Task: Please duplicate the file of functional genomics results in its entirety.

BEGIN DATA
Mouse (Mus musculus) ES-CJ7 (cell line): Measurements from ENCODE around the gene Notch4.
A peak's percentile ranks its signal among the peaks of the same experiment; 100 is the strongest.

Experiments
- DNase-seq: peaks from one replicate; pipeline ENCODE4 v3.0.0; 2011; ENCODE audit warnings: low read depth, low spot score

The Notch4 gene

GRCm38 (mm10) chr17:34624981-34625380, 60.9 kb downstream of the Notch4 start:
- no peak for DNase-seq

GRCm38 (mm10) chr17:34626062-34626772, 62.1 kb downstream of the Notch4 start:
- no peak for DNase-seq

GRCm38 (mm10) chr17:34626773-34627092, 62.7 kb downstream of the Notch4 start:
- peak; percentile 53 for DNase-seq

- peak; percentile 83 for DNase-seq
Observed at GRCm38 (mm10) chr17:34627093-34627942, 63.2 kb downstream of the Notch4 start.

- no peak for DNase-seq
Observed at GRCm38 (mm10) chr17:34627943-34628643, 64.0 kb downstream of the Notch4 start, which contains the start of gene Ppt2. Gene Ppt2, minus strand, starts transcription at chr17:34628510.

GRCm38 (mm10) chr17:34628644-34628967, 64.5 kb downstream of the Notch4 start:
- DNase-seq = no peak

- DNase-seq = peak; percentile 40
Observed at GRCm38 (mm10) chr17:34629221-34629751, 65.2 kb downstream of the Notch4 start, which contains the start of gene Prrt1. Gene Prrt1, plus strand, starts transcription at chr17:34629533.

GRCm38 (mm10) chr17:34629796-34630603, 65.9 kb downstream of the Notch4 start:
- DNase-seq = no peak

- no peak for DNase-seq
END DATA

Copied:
Mouse (Mus musculus) ES-CJ7 (cell line): Measurements from ENCODE around the gene Notch4.
A peak's percentile ranks its signal among the peaks of the same experiment; 100 is the strongest.

Experiments
- DNase-seq: peaks from one replicate; pipeline ENCODE4 v3.0.0; 2011; ENCODE audit warnings: low read depth, low spot score

The Notch4 gene

GRCm38 (mm10) chr17:34624981-34625380, 60.9 kb downstream of the Notch4 start:
- no peak for DNase-seq

GRCm38 (mm10) chr17:34626062-34626772, 62.1 kb downstream of the Notch4 start:
- no peak for DNase-seq

GRCm38 (mm10) chr17:34626773-34627092, 62.7 kb downstream of the Notch4 start:
- peak; percentile 53 for DNase-seq

- peak; percentile 83 for DNase-seq
Observed at GRCm38 (mm10) chr17:34627093-34627942, 63.2 kb downstream of the Notch4 start.

- no peak for DNase-seq
Observed at GRCm38 (mm10) chr17:34627943-34628643, 64.0 kb downstream of the Notch4 start, which contains the start of gene Ppt2. Gene Ppt2, minus strand, starts transcription at chr17:34628510.

GRCm38 (mm10) chr17:34628644-34628967, 64.5 kb downstream of the Notch4 start:
- DNase-seq = no peak

- DNase-seq = peak; percentile 40
Observed at GRCm38 (mm10) chr17:34629221-34629751, 65.2 kb downstream of the Notch4 start, which contains the start of gene Prrt1. Gene Prrt1, plus strand, starts transcription at chr17:34629533.

GRCm38 (mm10) chr17:34629796-34630603, 65.9 kb downstream of the Notch4 start:
- DNase-seq = no peak

- no peak for DNase-seq